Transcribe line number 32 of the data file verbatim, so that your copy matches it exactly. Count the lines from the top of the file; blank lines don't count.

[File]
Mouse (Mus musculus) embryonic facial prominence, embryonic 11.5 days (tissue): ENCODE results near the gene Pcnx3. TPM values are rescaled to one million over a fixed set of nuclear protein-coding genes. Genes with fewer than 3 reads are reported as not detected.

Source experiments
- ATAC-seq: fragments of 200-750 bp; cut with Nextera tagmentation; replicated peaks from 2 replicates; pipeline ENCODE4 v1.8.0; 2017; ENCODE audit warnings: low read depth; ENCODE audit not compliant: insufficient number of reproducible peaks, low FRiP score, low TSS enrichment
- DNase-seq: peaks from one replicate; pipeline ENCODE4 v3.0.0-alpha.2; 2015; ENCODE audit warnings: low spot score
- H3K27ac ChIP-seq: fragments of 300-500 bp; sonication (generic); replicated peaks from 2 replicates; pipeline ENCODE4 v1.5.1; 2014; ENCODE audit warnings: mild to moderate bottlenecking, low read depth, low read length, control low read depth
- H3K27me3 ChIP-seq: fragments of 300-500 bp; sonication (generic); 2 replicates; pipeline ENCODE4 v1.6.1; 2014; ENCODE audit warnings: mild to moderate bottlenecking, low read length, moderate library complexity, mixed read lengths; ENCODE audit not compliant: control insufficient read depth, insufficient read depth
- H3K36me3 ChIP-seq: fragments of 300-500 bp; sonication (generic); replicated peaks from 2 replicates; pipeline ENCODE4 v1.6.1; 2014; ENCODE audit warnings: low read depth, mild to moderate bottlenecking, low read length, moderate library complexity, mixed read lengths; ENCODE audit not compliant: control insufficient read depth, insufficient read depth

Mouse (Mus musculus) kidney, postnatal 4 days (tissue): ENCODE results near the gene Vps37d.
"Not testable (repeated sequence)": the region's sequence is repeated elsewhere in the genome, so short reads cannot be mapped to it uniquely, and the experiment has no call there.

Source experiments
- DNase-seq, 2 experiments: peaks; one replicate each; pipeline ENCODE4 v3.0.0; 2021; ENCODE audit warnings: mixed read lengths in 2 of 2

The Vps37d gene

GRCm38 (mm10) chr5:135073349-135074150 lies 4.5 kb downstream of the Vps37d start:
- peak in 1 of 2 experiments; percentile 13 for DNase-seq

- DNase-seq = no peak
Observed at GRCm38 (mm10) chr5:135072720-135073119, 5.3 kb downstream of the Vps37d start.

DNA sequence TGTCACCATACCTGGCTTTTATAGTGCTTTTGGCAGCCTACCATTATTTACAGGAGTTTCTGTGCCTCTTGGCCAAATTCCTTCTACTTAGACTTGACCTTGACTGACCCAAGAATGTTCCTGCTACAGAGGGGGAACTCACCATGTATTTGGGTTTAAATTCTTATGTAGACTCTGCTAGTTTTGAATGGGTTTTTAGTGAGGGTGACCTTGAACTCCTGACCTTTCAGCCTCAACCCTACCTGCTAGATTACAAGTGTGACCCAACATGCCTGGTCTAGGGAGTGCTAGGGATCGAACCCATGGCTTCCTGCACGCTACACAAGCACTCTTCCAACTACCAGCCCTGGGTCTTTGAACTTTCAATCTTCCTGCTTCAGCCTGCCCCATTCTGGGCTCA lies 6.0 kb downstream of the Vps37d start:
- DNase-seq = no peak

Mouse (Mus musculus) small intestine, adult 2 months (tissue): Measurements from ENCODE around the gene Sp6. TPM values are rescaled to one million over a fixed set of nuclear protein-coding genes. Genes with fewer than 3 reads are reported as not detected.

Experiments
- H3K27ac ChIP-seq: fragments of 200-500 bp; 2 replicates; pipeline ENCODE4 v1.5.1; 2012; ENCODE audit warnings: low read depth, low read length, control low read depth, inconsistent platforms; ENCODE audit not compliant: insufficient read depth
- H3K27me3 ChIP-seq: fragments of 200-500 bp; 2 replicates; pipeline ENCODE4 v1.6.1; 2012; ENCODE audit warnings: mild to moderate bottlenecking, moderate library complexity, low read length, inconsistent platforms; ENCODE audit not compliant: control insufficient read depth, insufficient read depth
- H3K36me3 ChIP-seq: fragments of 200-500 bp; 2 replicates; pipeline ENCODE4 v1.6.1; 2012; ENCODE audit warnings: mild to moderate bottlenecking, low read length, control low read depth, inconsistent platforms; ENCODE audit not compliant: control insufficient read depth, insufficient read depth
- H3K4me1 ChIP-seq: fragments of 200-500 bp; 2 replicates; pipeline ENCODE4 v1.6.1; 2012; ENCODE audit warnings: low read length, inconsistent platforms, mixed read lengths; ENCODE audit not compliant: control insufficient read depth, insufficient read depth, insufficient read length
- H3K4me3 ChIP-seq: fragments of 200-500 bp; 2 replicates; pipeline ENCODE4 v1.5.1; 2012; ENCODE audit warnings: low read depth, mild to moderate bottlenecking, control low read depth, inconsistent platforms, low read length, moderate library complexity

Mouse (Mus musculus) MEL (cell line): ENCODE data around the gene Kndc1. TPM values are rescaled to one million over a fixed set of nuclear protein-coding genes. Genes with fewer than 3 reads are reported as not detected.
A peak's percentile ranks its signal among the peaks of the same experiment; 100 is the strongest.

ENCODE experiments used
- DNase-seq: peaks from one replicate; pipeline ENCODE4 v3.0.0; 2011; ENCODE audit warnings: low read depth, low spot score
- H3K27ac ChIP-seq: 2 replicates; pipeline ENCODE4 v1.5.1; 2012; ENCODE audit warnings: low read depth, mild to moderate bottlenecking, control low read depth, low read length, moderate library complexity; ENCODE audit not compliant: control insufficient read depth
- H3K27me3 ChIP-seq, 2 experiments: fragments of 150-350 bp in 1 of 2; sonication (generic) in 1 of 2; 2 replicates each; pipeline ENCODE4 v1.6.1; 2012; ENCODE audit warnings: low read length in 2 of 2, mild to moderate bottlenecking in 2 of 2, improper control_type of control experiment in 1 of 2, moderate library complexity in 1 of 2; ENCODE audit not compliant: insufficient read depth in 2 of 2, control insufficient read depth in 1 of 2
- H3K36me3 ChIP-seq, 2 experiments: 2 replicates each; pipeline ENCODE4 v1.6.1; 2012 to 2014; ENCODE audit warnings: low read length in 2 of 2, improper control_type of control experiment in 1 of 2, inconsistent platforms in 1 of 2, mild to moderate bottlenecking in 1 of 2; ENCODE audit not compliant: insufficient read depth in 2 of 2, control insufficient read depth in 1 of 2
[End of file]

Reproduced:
- H3K36me3 ChIP-seq, 2 experiments: 2 replicates each; pipeline ENCODE4 v1.6.1; 2012 to 2014; ENCODE audit warnings: low read length in 2 of 2, improper control_type of control experiment in 1 of 2, inconsistent platforms in 1 of 2, mild to moderate bottlenecking in 1 of 2; ENCODE audit not compliant: insufficient read depth in 2 of 2, control insufficient read depth in 1 of 2